Romney skewers unions, Big Three in Op-ed

Rick Moran
"Let Detrtoit go Bankrupt" is the title of Mitt's piece in the New York Times and he pulls few punches in letting the auto industry have it for their many sins.

A sample:

First, their huge disadvantage in costs relative to foreign brands must be eliminated. That means new labor agreements to align pay and benefits to match those of workers at competitors like BMW, Honda, Nissan and Toyota. Furthermore, retiree benefits must be reduced so that the total burden per auto for domestic makers is not higher than that of foreign producers.

That extra burden is estimated to be more than $2,000 per car. Think what that means: Ford, for example, needs to cut $2,000 worth of features and quality out of its Taurus to compete with Toyota’s Avalon. Of course the Avalon feels like a better product — it has $2,000 more put into it. Considering this disadvantage, Detroit has done a remarkable job of designing and engineering its cars. But if this cost penalty persists, any bailout will only delay the inevitable.

Second, management as is must go. New faces should be recruited from unrelated industries — from companies widely respected for excellence in marketing, innovation, creativity and labor relations.

The new management must work with labor leaders to see that the enmity between labor and management comes to an end. This division is a holdover from the early years of the last century, when unions brought workers job security and better wages and benefits. But as Walter Reuther, the former head of the United Automobile Workers, said to my father, “Getting more and more pay for less and less work is a dead-end street.”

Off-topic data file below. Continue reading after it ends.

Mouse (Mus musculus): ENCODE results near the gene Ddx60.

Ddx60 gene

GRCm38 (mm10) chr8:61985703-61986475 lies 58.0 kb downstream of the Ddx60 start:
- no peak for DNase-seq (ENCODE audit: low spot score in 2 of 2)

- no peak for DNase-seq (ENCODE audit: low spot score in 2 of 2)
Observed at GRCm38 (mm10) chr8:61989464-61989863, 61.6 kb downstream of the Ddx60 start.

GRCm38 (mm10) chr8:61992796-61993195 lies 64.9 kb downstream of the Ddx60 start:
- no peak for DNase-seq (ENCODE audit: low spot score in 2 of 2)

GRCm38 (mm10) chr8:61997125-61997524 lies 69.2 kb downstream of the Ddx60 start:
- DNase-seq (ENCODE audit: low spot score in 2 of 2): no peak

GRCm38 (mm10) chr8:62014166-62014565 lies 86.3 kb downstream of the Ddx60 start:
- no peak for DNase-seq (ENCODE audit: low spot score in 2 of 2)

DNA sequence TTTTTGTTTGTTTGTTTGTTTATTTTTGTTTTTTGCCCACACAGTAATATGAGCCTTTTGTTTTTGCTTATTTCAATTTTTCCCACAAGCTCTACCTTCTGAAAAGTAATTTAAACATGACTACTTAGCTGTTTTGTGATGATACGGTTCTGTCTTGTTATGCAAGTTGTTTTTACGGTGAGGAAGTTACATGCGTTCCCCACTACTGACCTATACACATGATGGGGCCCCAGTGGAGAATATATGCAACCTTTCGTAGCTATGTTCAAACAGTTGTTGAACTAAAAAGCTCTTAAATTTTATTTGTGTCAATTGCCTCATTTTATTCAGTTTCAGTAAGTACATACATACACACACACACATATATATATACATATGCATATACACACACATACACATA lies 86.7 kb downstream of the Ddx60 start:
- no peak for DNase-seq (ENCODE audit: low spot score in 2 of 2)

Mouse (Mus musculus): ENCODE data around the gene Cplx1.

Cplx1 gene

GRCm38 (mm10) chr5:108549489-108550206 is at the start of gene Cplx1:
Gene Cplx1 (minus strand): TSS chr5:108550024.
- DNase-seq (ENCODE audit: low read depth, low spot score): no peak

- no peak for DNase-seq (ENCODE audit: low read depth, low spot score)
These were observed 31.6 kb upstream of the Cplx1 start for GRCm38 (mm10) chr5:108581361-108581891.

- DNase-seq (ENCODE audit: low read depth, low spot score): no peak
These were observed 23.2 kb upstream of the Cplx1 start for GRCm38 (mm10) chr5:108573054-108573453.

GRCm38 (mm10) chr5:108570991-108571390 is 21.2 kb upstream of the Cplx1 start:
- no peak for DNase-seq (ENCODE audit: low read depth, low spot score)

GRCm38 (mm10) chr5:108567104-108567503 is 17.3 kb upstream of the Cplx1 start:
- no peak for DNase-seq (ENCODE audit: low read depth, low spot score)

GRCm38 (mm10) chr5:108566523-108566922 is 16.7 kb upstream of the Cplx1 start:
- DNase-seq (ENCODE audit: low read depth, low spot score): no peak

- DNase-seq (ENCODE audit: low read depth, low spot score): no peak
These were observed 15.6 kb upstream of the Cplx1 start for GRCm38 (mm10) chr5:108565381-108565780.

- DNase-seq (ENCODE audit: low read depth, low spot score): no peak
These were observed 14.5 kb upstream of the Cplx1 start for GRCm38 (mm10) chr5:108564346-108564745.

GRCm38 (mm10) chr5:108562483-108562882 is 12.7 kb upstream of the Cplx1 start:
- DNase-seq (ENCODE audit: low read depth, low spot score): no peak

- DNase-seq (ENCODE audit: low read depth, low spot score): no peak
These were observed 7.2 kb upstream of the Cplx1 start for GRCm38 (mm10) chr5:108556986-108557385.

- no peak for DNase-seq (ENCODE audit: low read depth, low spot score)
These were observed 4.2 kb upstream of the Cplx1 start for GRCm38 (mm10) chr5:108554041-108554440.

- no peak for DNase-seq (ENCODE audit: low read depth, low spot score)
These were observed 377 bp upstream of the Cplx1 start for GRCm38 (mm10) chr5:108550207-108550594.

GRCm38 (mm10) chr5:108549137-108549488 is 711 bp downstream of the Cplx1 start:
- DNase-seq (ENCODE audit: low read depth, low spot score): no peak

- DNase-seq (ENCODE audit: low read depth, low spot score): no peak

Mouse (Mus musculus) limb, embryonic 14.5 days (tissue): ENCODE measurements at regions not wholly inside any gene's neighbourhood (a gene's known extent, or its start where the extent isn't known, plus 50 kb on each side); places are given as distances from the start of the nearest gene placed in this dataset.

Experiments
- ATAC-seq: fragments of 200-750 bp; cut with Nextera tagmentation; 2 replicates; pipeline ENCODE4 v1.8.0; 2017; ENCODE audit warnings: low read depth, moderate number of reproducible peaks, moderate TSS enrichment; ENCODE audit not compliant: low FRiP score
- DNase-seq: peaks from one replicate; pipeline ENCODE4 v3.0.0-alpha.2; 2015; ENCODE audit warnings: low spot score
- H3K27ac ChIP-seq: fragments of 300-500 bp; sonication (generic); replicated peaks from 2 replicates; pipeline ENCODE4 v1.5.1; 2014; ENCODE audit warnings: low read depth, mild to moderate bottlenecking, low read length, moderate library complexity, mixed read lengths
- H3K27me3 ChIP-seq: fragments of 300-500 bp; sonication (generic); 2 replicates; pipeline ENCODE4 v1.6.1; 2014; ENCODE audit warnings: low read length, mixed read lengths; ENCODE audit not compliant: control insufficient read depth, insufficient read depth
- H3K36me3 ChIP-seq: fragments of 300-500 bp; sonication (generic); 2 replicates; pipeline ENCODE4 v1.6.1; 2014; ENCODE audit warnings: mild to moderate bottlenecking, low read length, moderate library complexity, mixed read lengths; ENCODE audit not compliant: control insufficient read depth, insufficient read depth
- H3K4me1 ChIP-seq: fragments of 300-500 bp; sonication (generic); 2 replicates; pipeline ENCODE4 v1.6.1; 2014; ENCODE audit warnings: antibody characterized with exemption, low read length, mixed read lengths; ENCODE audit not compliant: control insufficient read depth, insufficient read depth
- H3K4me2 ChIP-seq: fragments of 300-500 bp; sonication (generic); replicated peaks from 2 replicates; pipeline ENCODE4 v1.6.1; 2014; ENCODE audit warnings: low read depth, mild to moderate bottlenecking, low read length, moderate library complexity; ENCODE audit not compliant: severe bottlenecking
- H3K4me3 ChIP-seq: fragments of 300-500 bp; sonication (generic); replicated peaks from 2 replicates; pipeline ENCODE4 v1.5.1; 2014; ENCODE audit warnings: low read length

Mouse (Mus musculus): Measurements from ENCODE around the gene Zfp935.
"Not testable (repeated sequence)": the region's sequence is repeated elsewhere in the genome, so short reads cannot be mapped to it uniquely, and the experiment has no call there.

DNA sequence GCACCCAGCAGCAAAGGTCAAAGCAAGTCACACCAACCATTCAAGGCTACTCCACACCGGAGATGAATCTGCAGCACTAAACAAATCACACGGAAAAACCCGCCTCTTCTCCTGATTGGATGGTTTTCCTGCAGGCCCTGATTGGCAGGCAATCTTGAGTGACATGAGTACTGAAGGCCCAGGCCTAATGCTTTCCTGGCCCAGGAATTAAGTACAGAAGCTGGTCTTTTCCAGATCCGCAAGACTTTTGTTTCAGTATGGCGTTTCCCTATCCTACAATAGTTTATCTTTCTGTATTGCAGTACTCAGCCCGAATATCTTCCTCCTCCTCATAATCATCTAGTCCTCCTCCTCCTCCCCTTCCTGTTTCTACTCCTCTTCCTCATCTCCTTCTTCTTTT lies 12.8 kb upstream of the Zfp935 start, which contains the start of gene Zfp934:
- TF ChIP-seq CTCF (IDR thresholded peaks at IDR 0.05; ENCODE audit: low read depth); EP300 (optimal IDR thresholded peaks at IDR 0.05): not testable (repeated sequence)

Instead of a bailout, Romney proposes a sizable increase in spending on research that would benefit the auto industry:


It is not wrong to ask for government help, but the automakers should come up with a win-win proposition. I believe the federal government should invest substantially more in basic research — on new energy sources, fuel-economy technology, materials science and the like — that will ultimately benefit the automotive industry, along with many others. I believe Washington should raise energy research spending to $20 billion a year, from the $4 billion that is spent today. The research could be done at universities, at research labs and even through public-private collaboration. The federal government should also rectify the imbedded tax penalties that favor foreign carmakers.

But don’t ask Washington to give shareholders and bondholders a free pass — they bet on management and they lost.


He alludes to a "managed bankruptcy." And perhaps this is something the federal government can, in fact, help with. But a blank check - which is what the industry is asking for now - would be a waste.

The auto industry is headed for a shakeout regardless of whether the government intervenes or not. It can happen to the betterment of the industry by making it leaner and stronger, or it can codify failure. Romney's call is clearly not to subsidize the losers.

Also make sure you check out the two excellent articles in today's American Thinker: Editor in Chief Thomas Lifson's "Oligopoly and the Fall of the American Automobile Industry" and C. Edmund Wright's "Expect an early Obama Bailout of the Big Three."